Potraitbox.de on the other hand, waives commission, but it bills a monthly rent, depending on the package selected. Providers like Fastpixel, fotograf.de, Allcop.com, Fotoportopro.de or Pixtacy.de are also webstore providers in this segment, but the latter still to some extent cannot provide additional functions or do not feature more modern and therefore confidence-inspiring screen design.
“Especially in the age of Instagram, Snapchat, Facebook et al, docked-on print production should no longer be a vision of the future, but should be another sales channel to be taken seriously.” – Bernd Zipper
Unitedprint/Easyprint “Partner program: share designs & photos and earn money”
easyprint.com enables those folks, who want to market their pictures or put them on canvas without having their own webstores, to have pictures taken at the in-house Easyprint Gallery. In other words the consumer may not yet even know what motif they want to have on their product of choice and can easily select the motif they want from the Easyprint picture gallery. It’s up to the customer whether they choose an Easyprint freebie picture or for-sale pictures by one or more photographers. Of course the same picture can be purchased several times over by different customers, meaning that the photographer earns money in parallel, without having to put in extra marketing effort.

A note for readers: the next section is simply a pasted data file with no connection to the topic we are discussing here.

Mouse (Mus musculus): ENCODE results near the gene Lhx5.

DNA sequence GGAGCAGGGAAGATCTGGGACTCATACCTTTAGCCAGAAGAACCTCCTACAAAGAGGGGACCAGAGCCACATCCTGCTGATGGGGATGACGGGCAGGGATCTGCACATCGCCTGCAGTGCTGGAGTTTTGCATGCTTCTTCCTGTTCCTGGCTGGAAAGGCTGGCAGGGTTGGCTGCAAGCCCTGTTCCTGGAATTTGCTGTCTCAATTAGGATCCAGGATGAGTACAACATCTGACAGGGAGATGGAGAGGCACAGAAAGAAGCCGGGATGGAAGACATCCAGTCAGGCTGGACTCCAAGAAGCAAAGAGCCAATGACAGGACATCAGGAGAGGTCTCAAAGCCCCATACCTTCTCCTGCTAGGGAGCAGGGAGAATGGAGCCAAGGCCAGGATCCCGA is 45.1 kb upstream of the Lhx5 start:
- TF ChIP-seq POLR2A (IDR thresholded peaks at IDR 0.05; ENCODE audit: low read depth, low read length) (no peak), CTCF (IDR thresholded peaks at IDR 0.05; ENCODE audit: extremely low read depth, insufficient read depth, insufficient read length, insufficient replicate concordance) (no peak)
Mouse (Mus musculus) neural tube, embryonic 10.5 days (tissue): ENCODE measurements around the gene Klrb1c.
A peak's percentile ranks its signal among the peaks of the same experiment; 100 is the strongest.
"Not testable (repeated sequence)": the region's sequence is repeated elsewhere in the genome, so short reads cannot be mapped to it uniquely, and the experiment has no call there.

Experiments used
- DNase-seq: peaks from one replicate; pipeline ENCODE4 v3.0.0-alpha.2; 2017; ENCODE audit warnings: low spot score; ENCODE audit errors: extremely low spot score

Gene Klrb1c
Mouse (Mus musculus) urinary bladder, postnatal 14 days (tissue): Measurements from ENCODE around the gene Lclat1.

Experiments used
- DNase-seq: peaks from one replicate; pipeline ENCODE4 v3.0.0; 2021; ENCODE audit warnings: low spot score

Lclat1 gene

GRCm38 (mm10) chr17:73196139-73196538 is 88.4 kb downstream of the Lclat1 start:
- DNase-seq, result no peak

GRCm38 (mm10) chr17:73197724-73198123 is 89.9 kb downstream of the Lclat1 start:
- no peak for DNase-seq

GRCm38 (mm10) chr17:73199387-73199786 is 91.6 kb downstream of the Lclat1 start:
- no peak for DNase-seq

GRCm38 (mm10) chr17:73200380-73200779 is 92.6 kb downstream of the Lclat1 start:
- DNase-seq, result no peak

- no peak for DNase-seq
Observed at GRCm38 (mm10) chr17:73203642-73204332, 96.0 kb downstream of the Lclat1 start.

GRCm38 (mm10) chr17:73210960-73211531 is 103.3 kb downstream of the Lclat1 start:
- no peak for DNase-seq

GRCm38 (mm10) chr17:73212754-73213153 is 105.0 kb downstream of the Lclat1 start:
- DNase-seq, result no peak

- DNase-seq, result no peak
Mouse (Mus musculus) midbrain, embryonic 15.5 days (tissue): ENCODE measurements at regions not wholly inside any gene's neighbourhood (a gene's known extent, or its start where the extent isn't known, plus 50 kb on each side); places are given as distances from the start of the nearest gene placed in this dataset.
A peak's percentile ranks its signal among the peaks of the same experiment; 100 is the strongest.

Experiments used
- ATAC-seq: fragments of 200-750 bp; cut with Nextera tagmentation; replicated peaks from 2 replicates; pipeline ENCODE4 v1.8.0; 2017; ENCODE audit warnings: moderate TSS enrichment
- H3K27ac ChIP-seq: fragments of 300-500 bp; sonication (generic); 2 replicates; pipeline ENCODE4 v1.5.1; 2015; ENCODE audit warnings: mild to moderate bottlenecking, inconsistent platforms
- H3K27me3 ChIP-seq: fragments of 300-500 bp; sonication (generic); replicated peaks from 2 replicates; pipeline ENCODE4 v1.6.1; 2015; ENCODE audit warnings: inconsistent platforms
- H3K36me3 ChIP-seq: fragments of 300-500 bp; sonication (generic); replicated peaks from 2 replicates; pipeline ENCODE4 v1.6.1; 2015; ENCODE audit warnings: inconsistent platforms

However there are no details on the initial information pages as to what profits photographers ultimately earn. Further information can only be requested using a contact form. The definite advantage here is that either way you can draw the attention of a wide customer base to your own pictures without having to set up and maintain your own webstore. On the other hand it is not the artist as such that is the focus of consumer attention, but rather the online producer. Everybody has to decide for themselves where their priorities are – or perhaps they prefer to have several irons in the fire.
As far as picture rights are concerned, Easyprint states in its GTCs (§ 23 Ownership of Print Media, Archiving, Copyright) “(…) the customer shall grant Easyprint a usage right to the extent required by contract performance. In this respect Easyprint is entitled to undertake duplication of images for the purposes of caching and data processing. Furthermore the customer shall grant Easyprint additional usage rights to be agreed on a case-by-case basis.” What this actually means in practice should definitely be examined beforehand – and that should not just apply to Easyprint, but also to any other provider, where photographer-owned pictures form a key cornerstone of print product manufacturing.
My take: the photographer webstore or rather docking this facility on to a print company is basically an exciting option for the industry and for photographers. There are certainly a wide range of opportunities to access print motifs on the Internet. Perhaps there are sometimes too many. But how long is it before we order our print motifs sourced from Facebook, Instagram et al as products from our online print provider via Click-&-Order? To my mind that is at any rate no longer a vision of the future.